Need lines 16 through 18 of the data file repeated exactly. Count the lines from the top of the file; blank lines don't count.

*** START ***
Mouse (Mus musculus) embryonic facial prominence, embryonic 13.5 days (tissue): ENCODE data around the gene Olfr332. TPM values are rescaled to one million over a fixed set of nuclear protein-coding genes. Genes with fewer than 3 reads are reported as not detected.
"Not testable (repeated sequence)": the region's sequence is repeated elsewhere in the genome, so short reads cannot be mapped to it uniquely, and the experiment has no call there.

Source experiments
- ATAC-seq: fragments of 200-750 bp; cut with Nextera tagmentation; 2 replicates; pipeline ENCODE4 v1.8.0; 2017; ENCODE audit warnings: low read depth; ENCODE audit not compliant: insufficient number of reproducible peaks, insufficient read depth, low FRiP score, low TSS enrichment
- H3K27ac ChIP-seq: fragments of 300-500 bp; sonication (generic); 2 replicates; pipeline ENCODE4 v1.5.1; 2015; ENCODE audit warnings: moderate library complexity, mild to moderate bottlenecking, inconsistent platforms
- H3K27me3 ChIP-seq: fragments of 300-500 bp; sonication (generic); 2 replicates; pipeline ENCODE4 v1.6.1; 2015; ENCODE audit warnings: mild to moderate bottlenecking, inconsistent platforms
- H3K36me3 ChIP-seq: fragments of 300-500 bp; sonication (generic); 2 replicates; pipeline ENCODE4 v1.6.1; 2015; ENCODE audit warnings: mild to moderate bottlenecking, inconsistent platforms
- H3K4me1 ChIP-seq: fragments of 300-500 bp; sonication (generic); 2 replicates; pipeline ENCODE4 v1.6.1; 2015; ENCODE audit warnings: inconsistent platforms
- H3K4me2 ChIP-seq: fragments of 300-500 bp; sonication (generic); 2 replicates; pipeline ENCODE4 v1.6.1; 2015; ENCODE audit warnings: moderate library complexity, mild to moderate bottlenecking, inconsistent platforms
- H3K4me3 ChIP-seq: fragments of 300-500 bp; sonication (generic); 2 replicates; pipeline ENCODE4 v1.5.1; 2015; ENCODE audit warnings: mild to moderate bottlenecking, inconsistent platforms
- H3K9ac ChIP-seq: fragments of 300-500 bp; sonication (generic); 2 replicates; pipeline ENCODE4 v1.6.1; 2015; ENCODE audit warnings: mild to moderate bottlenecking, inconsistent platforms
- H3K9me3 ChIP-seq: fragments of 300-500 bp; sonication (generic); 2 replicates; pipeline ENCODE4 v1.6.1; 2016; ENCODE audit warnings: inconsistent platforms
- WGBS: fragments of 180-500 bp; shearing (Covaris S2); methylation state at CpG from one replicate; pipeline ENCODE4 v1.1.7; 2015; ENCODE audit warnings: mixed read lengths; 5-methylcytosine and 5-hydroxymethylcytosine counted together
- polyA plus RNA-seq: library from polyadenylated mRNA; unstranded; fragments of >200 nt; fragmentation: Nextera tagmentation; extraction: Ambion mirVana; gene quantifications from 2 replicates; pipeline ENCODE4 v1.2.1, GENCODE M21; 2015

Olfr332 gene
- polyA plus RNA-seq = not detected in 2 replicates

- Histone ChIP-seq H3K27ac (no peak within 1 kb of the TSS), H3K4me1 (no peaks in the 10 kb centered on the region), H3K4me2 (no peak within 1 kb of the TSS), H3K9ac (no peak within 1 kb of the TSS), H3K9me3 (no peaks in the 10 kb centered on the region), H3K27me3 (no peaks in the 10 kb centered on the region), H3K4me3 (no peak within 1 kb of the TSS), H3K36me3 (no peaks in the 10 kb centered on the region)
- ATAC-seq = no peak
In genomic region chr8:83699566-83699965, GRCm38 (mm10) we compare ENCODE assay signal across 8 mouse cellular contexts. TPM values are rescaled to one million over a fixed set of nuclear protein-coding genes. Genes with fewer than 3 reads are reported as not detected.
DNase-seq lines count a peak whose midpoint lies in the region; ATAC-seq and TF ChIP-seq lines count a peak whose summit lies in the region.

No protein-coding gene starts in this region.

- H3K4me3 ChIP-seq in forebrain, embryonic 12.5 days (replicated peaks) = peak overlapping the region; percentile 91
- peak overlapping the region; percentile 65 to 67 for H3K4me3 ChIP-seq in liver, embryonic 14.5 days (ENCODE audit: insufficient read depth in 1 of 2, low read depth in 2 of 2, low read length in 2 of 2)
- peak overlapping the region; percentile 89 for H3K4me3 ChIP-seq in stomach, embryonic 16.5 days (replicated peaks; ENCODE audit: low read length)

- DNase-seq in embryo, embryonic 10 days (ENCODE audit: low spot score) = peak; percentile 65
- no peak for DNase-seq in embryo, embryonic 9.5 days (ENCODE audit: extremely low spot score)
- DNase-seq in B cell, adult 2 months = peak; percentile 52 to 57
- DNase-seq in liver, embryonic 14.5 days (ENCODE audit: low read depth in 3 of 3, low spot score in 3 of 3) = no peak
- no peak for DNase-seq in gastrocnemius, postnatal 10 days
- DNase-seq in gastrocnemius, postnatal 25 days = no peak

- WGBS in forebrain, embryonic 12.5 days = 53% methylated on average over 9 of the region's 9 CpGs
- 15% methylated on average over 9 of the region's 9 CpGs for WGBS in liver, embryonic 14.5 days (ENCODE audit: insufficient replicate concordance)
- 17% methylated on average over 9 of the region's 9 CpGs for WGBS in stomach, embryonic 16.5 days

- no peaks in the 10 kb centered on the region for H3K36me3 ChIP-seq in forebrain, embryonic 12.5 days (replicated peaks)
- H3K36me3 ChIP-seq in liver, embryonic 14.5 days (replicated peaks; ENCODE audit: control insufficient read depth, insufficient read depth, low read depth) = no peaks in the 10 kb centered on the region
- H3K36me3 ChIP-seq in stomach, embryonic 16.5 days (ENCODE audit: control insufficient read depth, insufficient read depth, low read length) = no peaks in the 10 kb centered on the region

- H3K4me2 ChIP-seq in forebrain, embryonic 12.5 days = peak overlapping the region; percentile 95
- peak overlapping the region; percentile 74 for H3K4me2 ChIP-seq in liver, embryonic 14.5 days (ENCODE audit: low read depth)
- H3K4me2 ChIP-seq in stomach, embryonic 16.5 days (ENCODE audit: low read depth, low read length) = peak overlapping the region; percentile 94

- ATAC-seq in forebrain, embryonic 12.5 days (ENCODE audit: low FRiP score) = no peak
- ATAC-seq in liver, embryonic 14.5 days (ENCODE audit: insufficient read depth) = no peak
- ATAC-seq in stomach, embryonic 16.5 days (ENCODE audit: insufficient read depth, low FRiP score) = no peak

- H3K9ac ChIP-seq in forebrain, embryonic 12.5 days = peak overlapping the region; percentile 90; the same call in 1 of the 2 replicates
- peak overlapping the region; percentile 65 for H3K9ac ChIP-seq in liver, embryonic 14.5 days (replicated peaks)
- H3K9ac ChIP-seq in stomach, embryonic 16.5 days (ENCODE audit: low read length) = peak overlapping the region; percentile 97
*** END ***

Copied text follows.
- polyA plus RNA-seq = not detected in 2 replicates

- Histone ChIP-seq H3K27ac (no peak within 1 kb of the TSS), H3K4me1 (no peaks in the 10 kb centered on the region), H3K4me2 (no peak within 1 kb of the TSS), H3K9ac (no peak within 1 kb of the TSS), H3K9me3 (no peaks in the 10 kb centered on the region), H3K27me3 (no peaks in the 10 kb centered on the region), H3K4me3 (no peak within 1 kb of the TSS), H3K36me3 (no peaks in the 10 kb centered on the region)
- ATAC-seq = no peak